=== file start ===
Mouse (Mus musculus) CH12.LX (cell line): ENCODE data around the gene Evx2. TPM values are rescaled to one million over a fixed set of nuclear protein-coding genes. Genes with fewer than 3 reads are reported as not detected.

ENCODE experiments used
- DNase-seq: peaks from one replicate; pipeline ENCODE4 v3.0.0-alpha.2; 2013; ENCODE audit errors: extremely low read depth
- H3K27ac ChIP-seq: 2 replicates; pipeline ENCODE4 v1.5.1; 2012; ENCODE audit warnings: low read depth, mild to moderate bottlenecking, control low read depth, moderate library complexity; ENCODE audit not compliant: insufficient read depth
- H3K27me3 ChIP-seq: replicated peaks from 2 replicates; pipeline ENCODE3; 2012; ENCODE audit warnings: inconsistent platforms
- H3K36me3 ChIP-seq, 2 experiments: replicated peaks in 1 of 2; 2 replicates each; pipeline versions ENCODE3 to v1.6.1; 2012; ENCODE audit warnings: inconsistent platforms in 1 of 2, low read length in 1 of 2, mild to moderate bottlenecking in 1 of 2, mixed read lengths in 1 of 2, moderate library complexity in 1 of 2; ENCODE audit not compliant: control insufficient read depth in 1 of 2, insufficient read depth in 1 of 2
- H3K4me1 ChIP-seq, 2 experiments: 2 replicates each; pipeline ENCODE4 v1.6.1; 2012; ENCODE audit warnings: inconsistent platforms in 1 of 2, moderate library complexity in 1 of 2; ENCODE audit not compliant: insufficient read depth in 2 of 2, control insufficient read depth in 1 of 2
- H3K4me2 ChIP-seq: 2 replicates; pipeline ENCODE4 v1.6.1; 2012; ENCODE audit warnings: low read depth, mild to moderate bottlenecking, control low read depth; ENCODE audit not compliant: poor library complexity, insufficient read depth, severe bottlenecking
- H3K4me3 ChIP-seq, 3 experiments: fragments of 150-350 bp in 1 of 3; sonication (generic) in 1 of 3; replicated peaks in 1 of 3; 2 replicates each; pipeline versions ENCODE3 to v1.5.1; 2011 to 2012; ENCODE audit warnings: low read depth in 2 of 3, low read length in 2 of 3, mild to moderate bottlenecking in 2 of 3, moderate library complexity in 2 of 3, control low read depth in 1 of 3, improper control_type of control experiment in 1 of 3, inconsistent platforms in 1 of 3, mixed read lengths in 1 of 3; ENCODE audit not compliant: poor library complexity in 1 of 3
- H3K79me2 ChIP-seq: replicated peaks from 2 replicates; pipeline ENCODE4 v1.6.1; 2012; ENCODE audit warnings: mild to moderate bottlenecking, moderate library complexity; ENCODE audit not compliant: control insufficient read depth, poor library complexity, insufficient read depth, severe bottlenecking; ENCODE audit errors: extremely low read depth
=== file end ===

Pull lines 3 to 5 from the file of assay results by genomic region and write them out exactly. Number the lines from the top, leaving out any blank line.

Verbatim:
- DNase-seq: peaks from one replicate; pipeline ENCODE4 v3.0.0-alpha.2; 2013; ENCODE audit errors: extremely low read depth
- H3K27ac ChIP-seq: 2 replicates; pipeline ENCODE4 v1.5.1; 2012; ENCODE audit warnings: low read depth, mild to moderate bottlenecking, control low read depth, moderate library complexity; ENCODE audit not compliant: insufficient read depth
- H3K27me3 ChIP-seq: replicated peaks from 2 replicates; pipeline ENCODE3; 2012; ENCODE audit warnings: inconsistent platforms